Center for the Arts Eagle Rock
February 27, 2015
There were a handful of people more memorable than Dan Deacon at his Friday night concert at the Center for the Arts in Eagle Rock. A man paced wildly in the back of the room, listening to his headphones throughout the performance, occasionally pausing to cheer at Deacon. A young woman danced a little bit too insanely, often whipping her hair in a circular motion, creating a radial space around her. And no one will likely forget the elderly woman that scared the bejesus out of most attendees, moving frantically through the crowd with no sense of personal space, her vacant grin betraying her out-there mental state.
The thing is, if you’ve seen Dan Deacon before, it was hard to know whether or not these folks were part of the show, planted in the audience to further elevate the event. Deacon prides his shows on being unique communal experiences, and nothing about how the experimental electronic artist pushes fans to engage with his music and with one another would really surprise.
“Last time I was in town I was playing in the middle of a basketball court,” Deacon recalled before his opening song, “Mind of Fire.” “It’s nice to perform in a place that will never be used for professional athletics.”
Deacon’s banter is often built around absurd tangents, sage wisdom the occasional non-sequitur, and he even apologized toward the end of his 80-minute set for rambling on too long. But the truth is that his long-winded, often hilarious speeches are as much a part of the show as the music. Other elements, like the dance contest and the group interpretive dancing, were expected but welcome, as Deacon has unveiled them countless times before — including at the “basketball court,” which was the Forum, a venue that hasn't been used for pro sports in a long time (Deacon opened there for Arcade Fire).
So were the strange characters in the crowd part of Deacon's routine? Probably not. At this point in his career, having just released album number four, the excellent Gliss Riffer, he doesn’t need antics to fill a room. Now more than ever, the music stands as strong as the presentation, with new songs "Learning to Relax" and "Sheathed Wings" standing tall next to beloved favorites "The Crystal Cat," the "U.S.A." suite, and the modern classic, "Wham City." "Learning to Relax" in particular demonstrates Deacon's taming of his glitchy electronics through his pitch-shifted vocals, a skill he's been perfecting throughout his career.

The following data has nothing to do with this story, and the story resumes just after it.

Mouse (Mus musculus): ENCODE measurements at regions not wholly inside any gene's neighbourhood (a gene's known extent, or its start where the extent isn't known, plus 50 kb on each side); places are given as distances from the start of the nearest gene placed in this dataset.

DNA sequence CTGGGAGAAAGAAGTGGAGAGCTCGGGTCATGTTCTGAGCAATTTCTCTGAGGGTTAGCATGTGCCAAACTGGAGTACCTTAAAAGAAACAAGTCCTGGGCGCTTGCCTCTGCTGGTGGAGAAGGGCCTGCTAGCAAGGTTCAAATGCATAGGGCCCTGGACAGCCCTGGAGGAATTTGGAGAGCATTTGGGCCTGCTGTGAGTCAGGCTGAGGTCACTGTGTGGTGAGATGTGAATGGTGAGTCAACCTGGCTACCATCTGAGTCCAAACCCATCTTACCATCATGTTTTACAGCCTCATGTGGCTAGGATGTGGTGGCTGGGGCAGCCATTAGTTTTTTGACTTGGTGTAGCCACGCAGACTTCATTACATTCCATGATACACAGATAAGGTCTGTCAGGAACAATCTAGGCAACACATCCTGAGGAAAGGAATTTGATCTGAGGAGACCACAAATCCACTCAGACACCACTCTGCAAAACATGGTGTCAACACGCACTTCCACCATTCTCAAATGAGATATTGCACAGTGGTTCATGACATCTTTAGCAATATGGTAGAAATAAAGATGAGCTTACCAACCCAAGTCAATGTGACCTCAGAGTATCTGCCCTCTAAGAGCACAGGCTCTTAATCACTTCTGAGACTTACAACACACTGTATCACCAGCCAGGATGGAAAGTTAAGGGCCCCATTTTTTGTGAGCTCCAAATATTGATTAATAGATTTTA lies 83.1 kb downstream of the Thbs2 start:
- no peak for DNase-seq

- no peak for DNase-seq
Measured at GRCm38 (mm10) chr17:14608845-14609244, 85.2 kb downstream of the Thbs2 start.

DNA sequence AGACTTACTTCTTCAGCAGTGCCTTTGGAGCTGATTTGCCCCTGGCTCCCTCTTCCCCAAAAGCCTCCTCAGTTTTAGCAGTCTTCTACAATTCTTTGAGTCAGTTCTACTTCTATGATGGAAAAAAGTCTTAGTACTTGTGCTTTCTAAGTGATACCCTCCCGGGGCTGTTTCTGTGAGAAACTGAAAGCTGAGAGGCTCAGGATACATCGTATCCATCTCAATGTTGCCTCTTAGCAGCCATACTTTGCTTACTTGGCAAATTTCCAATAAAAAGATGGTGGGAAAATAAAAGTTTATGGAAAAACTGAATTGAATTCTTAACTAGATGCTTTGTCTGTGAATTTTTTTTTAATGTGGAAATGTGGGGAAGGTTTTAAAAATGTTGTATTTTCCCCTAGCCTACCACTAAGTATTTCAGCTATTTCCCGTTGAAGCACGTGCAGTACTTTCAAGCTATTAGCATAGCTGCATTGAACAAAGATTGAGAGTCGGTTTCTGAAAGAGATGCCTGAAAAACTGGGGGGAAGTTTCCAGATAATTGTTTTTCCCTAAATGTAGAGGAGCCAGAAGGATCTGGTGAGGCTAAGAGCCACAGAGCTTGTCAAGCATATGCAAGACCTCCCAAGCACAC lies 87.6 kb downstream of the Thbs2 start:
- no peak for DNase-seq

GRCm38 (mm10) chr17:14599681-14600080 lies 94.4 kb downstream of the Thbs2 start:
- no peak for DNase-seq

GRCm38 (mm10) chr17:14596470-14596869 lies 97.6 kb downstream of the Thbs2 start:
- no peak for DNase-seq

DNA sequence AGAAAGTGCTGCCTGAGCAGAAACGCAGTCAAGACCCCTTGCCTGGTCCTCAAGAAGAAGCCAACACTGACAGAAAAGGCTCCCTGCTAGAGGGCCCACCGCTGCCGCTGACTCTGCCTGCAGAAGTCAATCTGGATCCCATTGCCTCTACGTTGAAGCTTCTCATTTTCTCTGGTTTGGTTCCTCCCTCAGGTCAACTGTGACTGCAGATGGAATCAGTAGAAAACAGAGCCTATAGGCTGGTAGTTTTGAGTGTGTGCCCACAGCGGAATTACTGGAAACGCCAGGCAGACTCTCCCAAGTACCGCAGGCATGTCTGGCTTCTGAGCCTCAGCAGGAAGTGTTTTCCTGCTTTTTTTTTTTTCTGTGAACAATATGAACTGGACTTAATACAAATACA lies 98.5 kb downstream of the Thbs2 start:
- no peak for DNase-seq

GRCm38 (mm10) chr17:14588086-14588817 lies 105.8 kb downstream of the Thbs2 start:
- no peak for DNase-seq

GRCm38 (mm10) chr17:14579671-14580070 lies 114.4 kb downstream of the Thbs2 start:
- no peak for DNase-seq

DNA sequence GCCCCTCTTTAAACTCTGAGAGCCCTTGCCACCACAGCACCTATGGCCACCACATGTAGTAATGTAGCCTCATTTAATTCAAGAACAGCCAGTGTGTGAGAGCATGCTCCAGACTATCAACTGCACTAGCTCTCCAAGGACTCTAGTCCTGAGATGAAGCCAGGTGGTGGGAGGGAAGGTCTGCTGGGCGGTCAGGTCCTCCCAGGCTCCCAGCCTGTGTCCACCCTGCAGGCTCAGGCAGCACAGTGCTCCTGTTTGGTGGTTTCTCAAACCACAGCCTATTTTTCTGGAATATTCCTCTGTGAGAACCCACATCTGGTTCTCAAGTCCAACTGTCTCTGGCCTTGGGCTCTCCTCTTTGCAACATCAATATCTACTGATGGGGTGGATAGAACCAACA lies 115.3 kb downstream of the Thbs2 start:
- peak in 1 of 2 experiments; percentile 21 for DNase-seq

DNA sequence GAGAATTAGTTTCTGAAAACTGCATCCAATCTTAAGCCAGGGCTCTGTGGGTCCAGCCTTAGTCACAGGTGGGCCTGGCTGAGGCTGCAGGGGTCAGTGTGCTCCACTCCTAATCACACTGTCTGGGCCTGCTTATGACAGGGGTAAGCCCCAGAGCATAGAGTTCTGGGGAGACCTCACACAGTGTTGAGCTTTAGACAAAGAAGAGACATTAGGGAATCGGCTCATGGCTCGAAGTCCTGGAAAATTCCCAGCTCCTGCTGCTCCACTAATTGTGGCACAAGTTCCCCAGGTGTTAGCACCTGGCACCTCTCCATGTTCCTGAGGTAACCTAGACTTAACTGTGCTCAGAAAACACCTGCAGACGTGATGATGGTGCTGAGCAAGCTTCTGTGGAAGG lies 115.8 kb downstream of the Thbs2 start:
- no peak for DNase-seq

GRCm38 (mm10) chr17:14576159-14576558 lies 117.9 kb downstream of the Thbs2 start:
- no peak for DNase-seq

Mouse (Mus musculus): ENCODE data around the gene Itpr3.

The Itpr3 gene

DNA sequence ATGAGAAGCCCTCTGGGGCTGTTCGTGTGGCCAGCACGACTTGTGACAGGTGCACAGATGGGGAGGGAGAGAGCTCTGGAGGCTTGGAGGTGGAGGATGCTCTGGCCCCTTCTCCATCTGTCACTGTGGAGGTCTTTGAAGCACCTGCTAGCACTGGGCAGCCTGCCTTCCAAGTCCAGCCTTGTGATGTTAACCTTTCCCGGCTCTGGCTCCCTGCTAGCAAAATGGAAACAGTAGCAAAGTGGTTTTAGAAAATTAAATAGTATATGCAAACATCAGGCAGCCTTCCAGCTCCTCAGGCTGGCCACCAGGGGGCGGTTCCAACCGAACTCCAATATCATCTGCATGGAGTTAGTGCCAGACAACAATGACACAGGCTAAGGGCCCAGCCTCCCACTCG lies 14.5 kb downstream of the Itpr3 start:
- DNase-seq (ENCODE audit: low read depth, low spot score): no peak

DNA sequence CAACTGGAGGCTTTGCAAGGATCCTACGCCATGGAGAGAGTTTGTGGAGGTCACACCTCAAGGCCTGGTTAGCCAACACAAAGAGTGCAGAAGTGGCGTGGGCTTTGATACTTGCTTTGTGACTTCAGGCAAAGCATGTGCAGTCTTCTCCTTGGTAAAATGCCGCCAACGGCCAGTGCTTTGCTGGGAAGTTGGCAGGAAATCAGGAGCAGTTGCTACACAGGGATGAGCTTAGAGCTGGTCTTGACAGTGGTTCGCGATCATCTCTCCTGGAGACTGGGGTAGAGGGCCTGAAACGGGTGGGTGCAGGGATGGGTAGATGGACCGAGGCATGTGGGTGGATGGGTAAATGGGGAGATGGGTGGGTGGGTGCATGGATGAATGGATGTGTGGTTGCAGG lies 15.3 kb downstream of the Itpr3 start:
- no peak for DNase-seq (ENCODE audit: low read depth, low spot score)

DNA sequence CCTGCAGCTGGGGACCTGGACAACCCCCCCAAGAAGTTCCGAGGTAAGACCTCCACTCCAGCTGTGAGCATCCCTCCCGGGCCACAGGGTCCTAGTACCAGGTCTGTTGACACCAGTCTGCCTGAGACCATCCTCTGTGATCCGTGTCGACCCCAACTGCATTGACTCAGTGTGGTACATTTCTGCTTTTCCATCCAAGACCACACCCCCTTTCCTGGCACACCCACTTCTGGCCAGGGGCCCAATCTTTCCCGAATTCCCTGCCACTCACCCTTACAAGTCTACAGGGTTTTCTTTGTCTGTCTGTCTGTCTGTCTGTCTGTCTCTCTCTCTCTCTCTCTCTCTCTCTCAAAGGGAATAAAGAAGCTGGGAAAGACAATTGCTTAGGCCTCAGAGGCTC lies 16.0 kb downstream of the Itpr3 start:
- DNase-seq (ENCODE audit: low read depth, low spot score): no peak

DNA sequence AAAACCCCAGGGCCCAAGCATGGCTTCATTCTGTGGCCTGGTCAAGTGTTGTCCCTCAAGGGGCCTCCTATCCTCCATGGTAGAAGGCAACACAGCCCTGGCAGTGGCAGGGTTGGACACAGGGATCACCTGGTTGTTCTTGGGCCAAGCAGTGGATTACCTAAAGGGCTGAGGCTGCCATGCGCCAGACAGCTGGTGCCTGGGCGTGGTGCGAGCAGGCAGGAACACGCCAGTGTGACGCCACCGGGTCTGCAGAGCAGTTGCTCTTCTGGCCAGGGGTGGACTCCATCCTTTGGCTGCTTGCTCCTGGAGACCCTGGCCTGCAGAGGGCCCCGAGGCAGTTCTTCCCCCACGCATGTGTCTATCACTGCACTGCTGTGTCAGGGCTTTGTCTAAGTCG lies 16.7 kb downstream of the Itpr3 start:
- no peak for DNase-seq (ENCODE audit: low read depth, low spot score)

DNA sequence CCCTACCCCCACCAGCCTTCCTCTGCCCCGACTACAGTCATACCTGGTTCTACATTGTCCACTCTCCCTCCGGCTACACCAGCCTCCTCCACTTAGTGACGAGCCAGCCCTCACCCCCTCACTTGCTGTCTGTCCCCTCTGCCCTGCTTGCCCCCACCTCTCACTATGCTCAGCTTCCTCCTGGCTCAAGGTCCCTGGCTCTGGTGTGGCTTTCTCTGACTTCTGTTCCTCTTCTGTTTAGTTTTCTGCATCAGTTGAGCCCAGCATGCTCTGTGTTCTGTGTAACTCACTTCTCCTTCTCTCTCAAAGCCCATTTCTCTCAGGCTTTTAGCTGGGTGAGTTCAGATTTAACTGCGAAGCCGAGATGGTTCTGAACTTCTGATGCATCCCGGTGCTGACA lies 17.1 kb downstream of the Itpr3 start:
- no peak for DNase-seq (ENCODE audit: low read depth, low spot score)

During “Feel the Lightning,” the first single from the new collection and the most traditional verse-chorus-verse track in his repertoire, Deacon asked the audience to sing along if they knew the words, a bold request considering the track is on an album less than a week old. But people did. Not only that, fans carried a train of crowd-surfers one at a time from the front of the room to the back, arms raised, in probably the least punk but most beautiful display of the concert tradition in recent memory. Of all the aspects of the show that were not in Deacon's control, this was the best. When Deacon announced that it might have been his favorite show in L.A. yet, it wasn't hard to believe him.
Set list below
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Mind of Fire
The Crystal Cat
When I Was Done Dying
Learning to Relax
Feel the Lightning
USA I: Is a Monster
USA II: The Great American Desert
USA IV: Manifest